There’s too much discussion about how one property sector is going to take out the other. What a lot of us seem to be forgetting is that traditional private renting and co-living cater to different needs. They’re two sides of the same coin and definitely not at odds.

What Matters Most to Residents?

The rental market has changed a lot in modern times. Landlords way back in the day (we’re talking Ebenezer Scrooge in Victorian London times) thought they were doing their tenants a huge favour by providing the bare essentials — a roof and four walls.

That just doesn’t cut it any more.

But along the same lines, it doesn’t mean you have to do a complete 180 and throw everything but the kitchen sink at residents to ensure they’re happy.

So, what is it they’re after? What is it that landlords can offer residents so they stay on par with co-living buildings?

It’s the little things and personal touches. It’s remembering that your properties aren’t just investments, but homes where people want to feel safe, secure and happy.

There’s a unique opportunity for landlords to really get to know who’s living in their rental properties. Use that to your advantage.

We’re sure your residents already have a way to contact you in an emergency, but would they feel comfortable calling you about a minor inconvenience?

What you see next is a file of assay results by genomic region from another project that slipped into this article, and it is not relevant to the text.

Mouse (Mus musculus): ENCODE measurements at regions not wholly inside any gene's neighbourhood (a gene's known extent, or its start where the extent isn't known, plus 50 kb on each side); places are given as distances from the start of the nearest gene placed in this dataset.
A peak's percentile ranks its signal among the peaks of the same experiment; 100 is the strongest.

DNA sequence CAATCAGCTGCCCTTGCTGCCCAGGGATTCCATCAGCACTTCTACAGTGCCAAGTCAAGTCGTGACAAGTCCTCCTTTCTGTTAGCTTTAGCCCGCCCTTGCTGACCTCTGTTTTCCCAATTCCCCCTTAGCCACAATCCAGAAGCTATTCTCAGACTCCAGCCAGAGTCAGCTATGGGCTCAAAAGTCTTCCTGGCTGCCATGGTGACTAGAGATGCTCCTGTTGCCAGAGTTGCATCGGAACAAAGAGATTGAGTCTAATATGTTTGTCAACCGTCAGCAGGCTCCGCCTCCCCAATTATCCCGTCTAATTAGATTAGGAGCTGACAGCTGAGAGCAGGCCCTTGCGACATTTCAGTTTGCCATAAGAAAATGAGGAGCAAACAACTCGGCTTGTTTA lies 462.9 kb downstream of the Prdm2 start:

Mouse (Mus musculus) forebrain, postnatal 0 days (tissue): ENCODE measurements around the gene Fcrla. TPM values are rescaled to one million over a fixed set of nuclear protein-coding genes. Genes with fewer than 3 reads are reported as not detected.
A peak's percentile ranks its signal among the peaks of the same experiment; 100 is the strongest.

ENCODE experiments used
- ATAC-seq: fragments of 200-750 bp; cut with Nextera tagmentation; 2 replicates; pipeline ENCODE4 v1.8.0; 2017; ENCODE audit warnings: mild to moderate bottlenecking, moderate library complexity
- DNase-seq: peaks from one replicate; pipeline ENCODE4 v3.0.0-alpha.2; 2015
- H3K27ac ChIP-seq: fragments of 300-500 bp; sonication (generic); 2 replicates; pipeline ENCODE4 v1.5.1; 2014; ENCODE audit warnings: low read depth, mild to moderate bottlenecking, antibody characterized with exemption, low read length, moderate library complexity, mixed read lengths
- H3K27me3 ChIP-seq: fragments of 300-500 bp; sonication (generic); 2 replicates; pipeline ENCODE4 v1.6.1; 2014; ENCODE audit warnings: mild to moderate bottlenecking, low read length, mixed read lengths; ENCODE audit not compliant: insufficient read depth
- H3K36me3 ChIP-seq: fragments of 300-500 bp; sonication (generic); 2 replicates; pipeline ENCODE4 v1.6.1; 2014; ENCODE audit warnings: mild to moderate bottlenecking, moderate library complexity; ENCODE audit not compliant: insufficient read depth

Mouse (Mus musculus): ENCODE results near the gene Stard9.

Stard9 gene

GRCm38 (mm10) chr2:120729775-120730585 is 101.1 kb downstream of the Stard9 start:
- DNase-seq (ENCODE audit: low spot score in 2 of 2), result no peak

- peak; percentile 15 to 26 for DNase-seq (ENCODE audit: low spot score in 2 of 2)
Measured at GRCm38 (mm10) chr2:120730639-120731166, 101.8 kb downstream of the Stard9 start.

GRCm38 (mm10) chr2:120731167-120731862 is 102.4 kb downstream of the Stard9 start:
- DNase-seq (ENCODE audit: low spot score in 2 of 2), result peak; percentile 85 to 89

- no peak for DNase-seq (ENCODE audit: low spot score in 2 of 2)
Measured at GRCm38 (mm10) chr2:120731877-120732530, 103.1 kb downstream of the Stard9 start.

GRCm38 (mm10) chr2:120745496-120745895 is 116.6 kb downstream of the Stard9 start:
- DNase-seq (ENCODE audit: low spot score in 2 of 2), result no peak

Like we said, it’s the little things that matter. A small problem can build and a whole host of small issues can become a real pain. Let your residents know they can come to you to talk about this. Better yet, take the initiative and ask them on a regular basis what you can do to improve.

It’s easier for residents in purpose built co-living spaces to raise an issue, as they’re more or less dealing with a large company as opposed to an individual. Take that company mindset, and allow your residents to have their say.

Most importantly, don’t take any feedback to heart. Approach the situation from the residents’ point of view, and try to action as many fair and reasonable requests as possible.

The happier they are, the less likely they’ll ever be tempted to leave. Not for another rental house or even for the allure of co-living.

Can Co-Living & Traditional BTLs Co-Exist?

In short, yes they can co-exist. No two people in the UK are the exact same, and just because co-living in BTR is on the rise, it doesn’t mean there’s no place on the rental market for traditional properties.

As long as your property is in good condition and you’ve put plenty of thought into making your house a home for residents, you shouldn’t struggle to find someone who wants to move in.

Over the last 18 years, we’ve seen how the rental market has evolved. People First Design keeps residents happy and more likely to stay in your property.

The allure of co-living isn’t for everyone, and our extensive experience in the rental market means we know how to make a house into the perfect home.